We have read the article by Krishnan et al. (1) with much interest. The article found that there was a difference between foot microcirculation in subjects with and without diabetes, but there was no difference between patients with diabetes with or without foot ulceration. There are points in the methodology and conclusions regarding the microcirculatory investigations that we would like to raise with the authors and would be grateful for their opinion. In the methodology, their assessment of the presence of macrovascular disease comprised ankle pressures and clinical evaluation. These assessments are unreliable in diabetes (2,3). As macrovascular disease could have profound effects on microvascular perfusion, might a more robust arterial evaluation, such as toe pressures or color duplex imaging, have been more appropriate? The groups were not all matched for age or BMI. It has been previously demonstrated that TcPo2 is influenced by both these variables and may confound comparative analyses (2). Further, microvascular assessments are likely to be vulnerable to the influence of local ulceration, compromising the validity of comparison with nonulcerated limbs. Microvascular tests should be performed, therefore, at locations on the foot or distal leg less likely to be influenced by adjacent ulceration. Was an attempt made to limit the local influence of ulceration in those individuals included in the ulcer group that had current ulceration? Regarding medication, although the effect on cutaneous perfusion may be relatively small, their reduction or omission in the diabetic groups would have reduced their potential to influence results. Finally, although the groups were relatively small, further subdivision of the ulcer group into those with active disease and those with healed ulcers may have been more informative.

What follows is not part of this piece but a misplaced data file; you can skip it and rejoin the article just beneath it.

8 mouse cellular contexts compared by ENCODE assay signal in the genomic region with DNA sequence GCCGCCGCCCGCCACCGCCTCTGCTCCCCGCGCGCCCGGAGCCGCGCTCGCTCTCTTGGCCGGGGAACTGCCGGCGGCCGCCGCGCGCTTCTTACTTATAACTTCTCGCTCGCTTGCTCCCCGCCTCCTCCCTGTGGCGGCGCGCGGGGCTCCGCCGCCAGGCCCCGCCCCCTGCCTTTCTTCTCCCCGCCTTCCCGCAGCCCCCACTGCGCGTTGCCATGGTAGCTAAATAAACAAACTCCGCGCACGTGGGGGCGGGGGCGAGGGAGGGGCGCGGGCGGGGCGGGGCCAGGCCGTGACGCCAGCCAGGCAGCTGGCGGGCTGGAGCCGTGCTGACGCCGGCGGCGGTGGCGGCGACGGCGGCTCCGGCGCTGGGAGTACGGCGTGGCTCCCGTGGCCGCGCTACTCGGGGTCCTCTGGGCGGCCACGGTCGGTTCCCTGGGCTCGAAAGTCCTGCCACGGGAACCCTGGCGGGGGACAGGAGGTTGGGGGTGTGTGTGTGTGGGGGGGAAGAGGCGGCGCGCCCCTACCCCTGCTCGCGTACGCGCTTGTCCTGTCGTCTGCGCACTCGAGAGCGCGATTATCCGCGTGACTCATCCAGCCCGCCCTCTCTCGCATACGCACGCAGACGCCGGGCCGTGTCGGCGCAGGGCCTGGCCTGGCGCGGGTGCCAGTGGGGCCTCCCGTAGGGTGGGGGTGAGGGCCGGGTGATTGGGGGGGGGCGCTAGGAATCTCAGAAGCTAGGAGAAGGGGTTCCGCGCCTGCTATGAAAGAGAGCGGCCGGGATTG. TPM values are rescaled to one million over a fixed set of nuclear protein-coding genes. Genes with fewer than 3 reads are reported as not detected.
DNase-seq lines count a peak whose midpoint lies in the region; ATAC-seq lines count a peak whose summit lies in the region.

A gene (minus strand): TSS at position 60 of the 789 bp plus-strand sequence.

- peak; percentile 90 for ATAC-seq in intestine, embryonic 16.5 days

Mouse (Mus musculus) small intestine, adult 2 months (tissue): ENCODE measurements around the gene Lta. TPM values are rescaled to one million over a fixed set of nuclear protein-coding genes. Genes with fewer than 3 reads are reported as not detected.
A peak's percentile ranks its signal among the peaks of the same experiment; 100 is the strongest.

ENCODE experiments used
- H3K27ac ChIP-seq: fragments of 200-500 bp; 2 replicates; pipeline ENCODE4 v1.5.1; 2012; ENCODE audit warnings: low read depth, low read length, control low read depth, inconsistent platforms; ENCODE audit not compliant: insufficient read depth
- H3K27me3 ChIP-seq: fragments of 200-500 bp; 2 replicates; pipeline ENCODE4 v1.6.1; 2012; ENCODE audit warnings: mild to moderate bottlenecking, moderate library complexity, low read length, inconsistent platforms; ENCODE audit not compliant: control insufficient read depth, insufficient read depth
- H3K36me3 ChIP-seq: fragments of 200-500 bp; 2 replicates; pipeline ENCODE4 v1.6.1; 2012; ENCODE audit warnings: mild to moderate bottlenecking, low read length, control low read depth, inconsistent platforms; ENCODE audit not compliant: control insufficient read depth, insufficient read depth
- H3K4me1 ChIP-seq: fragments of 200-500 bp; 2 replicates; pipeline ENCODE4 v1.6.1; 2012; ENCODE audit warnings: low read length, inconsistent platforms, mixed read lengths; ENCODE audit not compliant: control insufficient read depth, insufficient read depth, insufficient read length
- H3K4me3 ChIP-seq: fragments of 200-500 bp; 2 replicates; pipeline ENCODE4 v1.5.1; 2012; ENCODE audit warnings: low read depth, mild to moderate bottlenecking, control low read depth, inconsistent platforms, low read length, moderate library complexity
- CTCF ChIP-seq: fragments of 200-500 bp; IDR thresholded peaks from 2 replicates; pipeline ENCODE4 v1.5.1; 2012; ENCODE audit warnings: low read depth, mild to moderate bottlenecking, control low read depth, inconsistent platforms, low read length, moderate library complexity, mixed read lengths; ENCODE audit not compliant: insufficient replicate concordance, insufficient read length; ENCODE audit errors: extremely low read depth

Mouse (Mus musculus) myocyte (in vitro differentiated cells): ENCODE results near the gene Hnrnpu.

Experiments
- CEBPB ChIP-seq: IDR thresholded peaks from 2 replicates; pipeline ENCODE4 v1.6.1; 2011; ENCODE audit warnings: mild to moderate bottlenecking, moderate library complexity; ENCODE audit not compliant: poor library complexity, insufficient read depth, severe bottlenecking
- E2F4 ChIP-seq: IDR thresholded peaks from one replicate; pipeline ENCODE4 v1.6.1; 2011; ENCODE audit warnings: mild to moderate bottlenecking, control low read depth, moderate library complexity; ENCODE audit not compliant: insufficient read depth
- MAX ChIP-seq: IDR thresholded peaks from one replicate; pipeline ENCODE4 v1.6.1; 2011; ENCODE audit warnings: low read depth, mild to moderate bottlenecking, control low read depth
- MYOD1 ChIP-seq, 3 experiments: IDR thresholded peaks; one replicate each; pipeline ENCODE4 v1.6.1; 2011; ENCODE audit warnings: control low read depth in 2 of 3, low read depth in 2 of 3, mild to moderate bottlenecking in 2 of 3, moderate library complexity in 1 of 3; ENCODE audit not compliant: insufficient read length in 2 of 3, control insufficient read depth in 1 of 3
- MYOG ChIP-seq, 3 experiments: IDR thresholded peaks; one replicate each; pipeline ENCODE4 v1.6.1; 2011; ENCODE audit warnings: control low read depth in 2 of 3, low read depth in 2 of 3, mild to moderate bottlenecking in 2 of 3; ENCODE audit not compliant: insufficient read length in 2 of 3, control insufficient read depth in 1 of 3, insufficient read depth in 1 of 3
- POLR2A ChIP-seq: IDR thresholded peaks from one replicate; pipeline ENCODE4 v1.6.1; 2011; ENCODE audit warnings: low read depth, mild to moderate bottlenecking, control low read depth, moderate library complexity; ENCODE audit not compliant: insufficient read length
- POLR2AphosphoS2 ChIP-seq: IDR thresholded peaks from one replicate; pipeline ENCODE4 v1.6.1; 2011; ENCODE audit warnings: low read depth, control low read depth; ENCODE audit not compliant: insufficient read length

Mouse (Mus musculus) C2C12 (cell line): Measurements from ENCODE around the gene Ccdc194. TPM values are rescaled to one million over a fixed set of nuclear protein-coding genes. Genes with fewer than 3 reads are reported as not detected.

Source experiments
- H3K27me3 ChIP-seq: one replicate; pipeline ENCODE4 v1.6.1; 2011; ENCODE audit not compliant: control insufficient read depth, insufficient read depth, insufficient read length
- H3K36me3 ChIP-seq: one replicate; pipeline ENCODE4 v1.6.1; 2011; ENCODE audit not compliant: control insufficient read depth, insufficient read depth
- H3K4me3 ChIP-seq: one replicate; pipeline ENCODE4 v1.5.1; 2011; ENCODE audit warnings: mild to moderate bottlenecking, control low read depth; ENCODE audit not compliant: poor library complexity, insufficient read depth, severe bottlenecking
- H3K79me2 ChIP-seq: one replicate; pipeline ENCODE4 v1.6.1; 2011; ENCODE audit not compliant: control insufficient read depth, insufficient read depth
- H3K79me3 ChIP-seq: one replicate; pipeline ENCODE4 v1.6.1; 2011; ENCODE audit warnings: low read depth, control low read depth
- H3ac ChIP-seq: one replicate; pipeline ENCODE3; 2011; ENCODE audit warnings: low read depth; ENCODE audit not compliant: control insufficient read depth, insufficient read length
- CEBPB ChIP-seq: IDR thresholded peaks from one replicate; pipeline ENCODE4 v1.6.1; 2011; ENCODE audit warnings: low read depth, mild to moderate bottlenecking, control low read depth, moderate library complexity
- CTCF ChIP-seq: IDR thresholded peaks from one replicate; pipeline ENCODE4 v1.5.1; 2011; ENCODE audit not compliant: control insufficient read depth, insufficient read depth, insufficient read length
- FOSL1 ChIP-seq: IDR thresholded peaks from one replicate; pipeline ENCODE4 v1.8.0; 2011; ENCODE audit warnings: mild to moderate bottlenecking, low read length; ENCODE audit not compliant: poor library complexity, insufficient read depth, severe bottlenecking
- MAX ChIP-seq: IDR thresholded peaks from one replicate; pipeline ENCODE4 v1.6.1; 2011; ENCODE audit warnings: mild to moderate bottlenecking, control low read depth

The presence or absence of ulceration in this study was demonstrated to be associated with worsening neuropathy but not with differences in microvascular function. However, the methodology may have confounded the accurate comparison of microcirculatory function. In the conclusions, the microvascular dysfunction demonstrated in the diabetic groups was compatible with the findings of other workers. Although the reduction in cutaneous perfusion in the groups with diabetes was relatively small, preexisting microvascular dysfunction, when exacerbated by increased tissue pressures consequent to local inflammation and sepsis, may be critical to the development of local ischemia and subsequent delayed healing in diabetic foot disease.